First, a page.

Photo: Jeffrey Ethell Collection


Photo: US Naval History and Heritage Command

Photo: US Naval History and Heritage Command

An image of the wreck of the seaplane Rufe from Kōkūtai 802 taken in 1944 at Emidj Island, Juluit Atoll,

in the Marshall Islands. The reddish-brown base paint is visible on the aircraft.

Part of the US enemy aircraft identification manual,

dedicated to the Rufe. It was created using captured


Japanese seaplane base on Dublon Island under bombing attack on the first day of raids, February 17, 1944.

Note bombs falling in lower center, and variety of Japanese planes in the water and on the ground at left.

This was the base used by Rufe seaplans of Kōkūtai 902.

Toshiharu Ikeda, fought against Spitfires on

August 10, 1943 while escorting the crew of

E13A Jake which belonged to his parent unit.

On the route of the patrol flight, they reached

a point about 50 miles off the Australian coast.

An Australian radar operator sent a pair of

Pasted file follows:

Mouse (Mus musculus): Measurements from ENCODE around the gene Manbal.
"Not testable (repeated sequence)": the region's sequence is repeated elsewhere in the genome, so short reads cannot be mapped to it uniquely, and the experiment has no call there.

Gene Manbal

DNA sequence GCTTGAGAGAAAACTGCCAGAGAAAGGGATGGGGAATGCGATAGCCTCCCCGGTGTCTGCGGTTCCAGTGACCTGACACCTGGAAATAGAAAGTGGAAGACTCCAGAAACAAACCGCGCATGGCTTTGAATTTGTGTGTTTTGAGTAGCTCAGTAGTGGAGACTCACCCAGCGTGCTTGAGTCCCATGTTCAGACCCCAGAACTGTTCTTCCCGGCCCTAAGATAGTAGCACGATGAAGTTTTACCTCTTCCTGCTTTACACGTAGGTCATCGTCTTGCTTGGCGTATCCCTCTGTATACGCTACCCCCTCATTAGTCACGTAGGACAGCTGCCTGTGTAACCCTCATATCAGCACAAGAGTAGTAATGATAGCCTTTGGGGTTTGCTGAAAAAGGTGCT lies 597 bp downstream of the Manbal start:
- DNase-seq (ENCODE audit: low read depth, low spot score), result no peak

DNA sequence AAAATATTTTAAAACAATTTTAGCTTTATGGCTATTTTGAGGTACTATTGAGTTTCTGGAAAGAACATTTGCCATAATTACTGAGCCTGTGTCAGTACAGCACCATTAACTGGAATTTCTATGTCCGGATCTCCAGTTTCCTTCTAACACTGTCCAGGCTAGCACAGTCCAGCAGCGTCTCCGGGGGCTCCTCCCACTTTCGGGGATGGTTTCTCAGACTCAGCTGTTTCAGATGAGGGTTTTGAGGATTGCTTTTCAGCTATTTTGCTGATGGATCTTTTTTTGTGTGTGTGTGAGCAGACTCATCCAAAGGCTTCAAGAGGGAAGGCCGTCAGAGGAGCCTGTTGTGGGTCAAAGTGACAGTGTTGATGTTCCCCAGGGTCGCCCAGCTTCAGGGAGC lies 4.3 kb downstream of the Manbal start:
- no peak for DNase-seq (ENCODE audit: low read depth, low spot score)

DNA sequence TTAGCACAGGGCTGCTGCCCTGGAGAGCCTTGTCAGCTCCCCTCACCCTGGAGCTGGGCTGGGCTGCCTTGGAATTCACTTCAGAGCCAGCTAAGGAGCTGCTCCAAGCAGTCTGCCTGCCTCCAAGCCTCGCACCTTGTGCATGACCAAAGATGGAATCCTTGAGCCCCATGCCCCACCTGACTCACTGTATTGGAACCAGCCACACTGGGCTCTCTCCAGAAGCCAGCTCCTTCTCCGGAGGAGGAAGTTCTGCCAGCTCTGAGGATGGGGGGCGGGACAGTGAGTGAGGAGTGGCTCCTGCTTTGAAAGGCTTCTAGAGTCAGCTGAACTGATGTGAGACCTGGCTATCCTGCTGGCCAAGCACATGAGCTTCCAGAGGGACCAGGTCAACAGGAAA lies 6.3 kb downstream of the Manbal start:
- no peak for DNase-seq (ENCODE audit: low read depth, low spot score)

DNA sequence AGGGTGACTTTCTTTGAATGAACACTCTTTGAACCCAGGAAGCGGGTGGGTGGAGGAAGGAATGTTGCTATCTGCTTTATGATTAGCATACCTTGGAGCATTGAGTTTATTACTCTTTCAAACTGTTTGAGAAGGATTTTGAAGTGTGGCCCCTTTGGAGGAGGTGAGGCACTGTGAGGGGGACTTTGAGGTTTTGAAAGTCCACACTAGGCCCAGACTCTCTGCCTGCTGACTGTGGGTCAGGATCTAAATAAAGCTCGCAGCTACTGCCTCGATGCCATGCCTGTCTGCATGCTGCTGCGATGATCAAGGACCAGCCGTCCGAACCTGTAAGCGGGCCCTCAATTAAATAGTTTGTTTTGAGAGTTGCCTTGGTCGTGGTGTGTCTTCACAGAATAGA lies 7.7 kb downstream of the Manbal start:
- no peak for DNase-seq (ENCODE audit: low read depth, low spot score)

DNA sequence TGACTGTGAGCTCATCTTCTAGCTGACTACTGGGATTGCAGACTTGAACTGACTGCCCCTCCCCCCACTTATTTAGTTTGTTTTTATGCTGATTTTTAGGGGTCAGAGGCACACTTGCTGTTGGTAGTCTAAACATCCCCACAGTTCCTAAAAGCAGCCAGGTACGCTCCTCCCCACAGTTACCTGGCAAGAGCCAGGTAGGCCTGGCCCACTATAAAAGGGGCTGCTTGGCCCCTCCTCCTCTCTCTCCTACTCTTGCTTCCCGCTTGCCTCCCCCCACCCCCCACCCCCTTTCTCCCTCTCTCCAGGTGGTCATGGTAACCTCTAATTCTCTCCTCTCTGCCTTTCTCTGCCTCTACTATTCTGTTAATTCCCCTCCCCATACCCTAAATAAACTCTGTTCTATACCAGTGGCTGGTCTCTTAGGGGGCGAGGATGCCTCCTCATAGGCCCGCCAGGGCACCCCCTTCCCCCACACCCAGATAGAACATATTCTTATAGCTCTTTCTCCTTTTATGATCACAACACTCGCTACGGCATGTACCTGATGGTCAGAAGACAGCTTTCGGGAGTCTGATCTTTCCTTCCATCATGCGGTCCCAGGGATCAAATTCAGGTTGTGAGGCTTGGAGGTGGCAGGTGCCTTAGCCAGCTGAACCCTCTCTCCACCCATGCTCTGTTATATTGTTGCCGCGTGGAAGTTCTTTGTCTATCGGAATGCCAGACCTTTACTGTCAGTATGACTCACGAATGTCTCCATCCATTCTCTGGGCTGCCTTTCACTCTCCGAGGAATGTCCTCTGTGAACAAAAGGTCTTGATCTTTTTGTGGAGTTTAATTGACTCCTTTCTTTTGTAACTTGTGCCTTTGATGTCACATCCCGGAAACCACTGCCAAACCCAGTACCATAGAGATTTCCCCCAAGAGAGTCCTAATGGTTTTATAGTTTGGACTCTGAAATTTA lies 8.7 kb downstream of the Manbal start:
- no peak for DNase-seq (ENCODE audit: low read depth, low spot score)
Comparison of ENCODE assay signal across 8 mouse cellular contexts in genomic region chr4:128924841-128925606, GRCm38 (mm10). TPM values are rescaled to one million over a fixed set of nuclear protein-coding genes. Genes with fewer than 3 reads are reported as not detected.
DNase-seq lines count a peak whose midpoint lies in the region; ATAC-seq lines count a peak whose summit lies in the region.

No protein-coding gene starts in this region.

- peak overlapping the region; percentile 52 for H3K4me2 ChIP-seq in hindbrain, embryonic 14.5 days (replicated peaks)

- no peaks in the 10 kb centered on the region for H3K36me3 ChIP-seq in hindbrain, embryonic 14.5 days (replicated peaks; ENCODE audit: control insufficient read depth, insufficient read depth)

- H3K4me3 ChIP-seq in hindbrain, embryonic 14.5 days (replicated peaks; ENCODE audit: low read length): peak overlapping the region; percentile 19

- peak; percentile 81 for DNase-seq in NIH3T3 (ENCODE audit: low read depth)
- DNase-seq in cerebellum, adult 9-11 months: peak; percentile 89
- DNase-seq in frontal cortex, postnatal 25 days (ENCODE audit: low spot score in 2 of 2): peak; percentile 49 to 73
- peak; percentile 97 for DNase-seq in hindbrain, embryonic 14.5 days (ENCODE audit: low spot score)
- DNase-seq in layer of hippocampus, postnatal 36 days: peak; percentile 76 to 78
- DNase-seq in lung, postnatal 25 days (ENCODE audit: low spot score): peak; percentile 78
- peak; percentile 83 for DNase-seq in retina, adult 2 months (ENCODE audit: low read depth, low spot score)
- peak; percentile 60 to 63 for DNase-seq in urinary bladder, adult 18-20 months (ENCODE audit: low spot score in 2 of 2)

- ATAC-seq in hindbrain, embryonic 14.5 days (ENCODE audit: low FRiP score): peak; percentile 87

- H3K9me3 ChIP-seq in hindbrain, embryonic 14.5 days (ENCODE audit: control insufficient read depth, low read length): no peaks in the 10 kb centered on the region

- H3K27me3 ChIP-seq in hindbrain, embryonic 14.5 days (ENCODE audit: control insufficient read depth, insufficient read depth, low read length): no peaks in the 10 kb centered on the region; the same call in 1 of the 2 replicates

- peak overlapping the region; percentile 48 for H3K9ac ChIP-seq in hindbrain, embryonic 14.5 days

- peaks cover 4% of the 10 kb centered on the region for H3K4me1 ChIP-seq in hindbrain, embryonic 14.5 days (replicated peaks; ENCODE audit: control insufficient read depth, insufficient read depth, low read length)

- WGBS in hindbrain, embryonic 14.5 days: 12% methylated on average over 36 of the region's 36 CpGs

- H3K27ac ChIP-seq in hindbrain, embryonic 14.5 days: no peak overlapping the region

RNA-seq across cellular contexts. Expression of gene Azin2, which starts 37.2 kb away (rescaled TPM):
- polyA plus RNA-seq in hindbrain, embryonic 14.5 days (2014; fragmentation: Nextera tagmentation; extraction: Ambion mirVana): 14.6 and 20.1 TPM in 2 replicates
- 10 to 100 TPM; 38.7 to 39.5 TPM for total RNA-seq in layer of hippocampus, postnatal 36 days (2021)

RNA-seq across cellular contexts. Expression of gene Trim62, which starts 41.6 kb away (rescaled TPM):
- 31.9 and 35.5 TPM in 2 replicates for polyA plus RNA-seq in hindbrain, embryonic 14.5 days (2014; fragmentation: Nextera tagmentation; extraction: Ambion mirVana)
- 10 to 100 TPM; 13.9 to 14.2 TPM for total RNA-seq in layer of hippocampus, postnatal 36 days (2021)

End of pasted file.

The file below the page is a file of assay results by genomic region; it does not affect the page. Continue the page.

Spitfires from No. 452 Sqn RAAF against them,

with F/O “Fred” Young and P/O “Bill” Coombes

at the controls. Early in the engagement, the

Japanese first surprised their opponents with

the maneuverability of their machines. However,

Young eventually managed to shoot down the

Jake which crashed into the water in flames.

Coombes attacked Ikeda, hitting his Rufe in

the central float and fuselage. Although the

float tank caught fire, Ikeda managed to return

to base. He was not injured, but his machine

sank on landing. After the fight, he claimed one

Spitfire as shot down.

By the end of 1943 the unit had achieved 21

victories with the loss of four pilots. In early

1944 it also deployed new N1K Rex seaplanes

in combat, but in March its fighter unit was



INFO Eduard

Pacific and Japan

In March 1943, the fighter unit of the Kōkūtai 802

led by Lt.(jg) Yamazaki moved from Shortland to

Jaluit Island in the Central Pacific. In October

it was integrated into Kōkūtai 902 based

on Truk Atoll. The base was often attacked

by B-24s, but the massive raid (Operation

Hailstone) by American carrier planes on Truk

in the early hours of February 17, 1944, had fatal

consequences. The Japanese radar operators

considered the incoming formation to be their

own bombers, and Japanese naval land-based

and seaplane fighters only took off during the

bombardment. The Japanese lost 81 aircraft

on the ground and 31 were shot down. The

American airmen were impressed by the raid as

if it were a Hollywood movie. Kōkūtai 902 sent

June 2023